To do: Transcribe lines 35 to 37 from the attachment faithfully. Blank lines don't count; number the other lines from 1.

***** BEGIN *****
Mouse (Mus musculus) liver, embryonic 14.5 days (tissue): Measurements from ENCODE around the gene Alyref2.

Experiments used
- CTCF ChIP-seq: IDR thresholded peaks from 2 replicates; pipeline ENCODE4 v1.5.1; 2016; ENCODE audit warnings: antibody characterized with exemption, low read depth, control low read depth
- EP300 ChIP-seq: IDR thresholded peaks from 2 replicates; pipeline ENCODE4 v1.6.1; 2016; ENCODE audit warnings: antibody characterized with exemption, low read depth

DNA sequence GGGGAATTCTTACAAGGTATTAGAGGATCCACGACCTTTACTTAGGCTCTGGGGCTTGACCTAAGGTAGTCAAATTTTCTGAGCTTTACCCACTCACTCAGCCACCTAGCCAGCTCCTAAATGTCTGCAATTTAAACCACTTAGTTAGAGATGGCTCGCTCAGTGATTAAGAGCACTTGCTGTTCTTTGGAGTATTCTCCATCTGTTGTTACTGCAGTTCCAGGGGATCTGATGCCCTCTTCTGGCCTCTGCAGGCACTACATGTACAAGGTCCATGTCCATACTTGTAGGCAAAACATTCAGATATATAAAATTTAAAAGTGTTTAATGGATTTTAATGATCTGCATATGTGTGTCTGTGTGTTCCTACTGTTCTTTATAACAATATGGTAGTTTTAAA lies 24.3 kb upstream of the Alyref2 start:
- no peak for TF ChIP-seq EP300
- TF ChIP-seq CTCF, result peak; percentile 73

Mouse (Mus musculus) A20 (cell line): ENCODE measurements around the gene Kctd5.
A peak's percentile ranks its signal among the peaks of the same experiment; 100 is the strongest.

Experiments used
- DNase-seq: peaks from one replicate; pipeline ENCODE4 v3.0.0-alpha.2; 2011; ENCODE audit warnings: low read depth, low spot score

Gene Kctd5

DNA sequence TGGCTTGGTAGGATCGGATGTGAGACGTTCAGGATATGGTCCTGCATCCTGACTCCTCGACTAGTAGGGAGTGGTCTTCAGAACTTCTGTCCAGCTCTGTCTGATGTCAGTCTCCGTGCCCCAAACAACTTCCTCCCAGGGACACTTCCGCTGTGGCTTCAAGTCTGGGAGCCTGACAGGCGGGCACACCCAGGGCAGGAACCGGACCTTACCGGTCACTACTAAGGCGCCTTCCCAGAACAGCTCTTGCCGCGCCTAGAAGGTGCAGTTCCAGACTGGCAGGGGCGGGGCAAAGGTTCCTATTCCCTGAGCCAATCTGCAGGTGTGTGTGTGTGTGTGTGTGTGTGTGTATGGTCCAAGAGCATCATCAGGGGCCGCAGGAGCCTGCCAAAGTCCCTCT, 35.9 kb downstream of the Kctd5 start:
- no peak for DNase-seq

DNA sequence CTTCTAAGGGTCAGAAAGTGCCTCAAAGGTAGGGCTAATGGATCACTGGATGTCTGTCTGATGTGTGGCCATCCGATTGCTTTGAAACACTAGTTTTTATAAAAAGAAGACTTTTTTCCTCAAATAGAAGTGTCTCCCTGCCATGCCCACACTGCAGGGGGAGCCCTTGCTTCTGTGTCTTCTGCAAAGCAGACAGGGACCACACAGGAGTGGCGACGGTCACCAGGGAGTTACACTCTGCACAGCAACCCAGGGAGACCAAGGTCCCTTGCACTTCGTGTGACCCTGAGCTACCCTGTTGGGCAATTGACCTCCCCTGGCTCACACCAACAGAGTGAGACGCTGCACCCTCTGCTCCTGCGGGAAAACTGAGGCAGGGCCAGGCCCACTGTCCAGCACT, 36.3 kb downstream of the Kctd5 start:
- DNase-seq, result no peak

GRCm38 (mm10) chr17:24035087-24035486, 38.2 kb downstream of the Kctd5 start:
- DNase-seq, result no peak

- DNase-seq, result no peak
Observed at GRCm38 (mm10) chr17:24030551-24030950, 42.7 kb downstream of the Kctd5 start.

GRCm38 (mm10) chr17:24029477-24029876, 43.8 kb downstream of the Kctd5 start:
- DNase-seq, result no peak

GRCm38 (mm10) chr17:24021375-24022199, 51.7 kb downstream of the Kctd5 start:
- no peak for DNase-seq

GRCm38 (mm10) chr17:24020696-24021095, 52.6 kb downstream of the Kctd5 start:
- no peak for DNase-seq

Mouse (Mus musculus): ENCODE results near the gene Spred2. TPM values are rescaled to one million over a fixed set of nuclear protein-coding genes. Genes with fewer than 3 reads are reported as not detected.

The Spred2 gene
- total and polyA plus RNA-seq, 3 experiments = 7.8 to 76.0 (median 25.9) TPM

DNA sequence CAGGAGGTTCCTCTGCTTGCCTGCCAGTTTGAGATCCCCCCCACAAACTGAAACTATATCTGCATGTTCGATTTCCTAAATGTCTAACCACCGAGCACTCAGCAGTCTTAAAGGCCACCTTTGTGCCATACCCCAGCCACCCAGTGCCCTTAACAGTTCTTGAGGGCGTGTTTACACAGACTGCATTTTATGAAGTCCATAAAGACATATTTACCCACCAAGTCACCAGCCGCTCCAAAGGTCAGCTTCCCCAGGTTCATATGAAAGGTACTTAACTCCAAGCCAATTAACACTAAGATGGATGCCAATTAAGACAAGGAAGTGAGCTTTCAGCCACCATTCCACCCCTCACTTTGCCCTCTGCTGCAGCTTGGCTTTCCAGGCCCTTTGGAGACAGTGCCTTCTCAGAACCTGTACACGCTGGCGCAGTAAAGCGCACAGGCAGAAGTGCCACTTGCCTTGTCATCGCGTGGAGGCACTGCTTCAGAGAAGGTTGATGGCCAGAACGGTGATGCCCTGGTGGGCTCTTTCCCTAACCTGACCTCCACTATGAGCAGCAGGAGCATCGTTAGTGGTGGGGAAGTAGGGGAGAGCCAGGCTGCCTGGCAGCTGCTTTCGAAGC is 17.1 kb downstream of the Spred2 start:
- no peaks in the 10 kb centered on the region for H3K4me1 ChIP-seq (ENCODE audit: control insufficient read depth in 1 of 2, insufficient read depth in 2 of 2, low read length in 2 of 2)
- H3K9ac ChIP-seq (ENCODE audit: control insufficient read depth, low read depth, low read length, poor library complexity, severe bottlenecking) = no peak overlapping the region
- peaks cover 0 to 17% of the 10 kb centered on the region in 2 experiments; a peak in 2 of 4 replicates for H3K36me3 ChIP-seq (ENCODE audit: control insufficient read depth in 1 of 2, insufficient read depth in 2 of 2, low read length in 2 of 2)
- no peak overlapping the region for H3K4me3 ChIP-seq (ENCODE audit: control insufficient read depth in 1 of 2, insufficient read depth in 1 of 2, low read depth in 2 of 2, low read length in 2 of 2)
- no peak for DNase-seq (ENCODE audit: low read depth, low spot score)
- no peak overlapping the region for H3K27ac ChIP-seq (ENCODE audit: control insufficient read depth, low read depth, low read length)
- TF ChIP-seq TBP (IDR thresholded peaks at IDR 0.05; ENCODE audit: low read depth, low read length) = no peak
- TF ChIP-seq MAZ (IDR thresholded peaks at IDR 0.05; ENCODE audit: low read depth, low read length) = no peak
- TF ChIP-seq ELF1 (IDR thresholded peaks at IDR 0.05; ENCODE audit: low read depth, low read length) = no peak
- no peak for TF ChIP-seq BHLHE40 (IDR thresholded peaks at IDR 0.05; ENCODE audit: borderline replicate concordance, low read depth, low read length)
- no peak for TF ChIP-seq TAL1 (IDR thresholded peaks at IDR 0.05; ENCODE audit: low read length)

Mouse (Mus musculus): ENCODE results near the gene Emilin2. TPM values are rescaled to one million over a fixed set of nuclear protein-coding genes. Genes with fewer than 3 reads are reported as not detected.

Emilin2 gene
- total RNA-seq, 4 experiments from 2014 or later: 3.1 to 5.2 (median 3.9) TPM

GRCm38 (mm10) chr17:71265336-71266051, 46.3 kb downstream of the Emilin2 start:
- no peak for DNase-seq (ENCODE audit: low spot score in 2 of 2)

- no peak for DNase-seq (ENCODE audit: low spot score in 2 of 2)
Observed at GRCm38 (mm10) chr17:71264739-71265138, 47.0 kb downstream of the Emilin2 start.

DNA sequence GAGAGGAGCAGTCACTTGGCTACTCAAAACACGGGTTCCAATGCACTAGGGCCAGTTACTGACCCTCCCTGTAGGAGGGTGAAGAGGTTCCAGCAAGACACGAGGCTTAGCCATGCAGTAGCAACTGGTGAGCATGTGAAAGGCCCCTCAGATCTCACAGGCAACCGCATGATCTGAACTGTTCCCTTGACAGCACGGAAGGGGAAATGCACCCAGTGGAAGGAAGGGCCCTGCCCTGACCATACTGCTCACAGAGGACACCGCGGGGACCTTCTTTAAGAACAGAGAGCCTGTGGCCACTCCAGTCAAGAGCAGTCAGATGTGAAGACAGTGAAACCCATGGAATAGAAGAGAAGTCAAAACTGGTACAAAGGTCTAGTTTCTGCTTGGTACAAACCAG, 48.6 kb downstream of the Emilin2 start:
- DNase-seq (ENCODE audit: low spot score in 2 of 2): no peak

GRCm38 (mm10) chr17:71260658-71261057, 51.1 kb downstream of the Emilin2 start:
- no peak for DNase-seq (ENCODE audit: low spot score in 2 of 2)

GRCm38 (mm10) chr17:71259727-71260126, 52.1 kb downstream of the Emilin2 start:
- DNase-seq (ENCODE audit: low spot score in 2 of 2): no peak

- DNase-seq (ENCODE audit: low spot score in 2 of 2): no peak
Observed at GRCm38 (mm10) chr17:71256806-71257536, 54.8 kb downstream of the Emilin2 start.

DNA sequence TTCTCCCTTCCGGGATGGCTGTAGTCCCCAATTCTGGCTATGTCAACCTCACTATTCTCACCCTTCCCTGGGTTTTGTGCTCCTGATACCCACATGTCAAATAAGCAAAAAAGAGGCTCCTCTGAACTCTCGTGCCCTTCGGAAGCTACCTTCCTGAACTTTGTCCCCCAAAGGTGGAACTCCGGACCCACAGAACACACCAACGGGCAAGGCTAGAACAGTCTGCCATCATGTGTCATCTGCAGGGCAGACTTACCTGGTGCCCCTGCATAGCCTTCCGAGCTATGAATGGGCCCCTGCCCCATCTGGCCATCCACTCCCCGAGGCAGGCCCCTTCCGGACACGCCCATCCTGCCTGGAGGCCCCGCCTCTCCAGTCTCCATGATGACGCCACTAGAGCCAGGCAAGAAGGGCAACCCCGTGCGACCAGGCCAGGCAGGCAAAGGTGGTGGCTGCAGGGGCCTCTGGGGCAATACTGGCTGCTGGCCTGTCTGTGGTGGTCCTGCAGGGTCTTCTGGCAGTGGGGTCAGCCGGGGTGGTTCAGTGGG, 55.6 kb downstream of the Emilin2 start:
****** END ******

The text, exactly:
- no peak for DNase-seq (ENCODE audit: low read depth, low spot score)
- no peak overlapping the region for H3K27ac ChIP-seq (ENCODE audit: control insufficient read depth, low read depth, low read length)
- TF ChIP-seq TBP (IDR thresholded peaks at IDR 0.05; ENCODE audit: low read depth, low read length) = no peak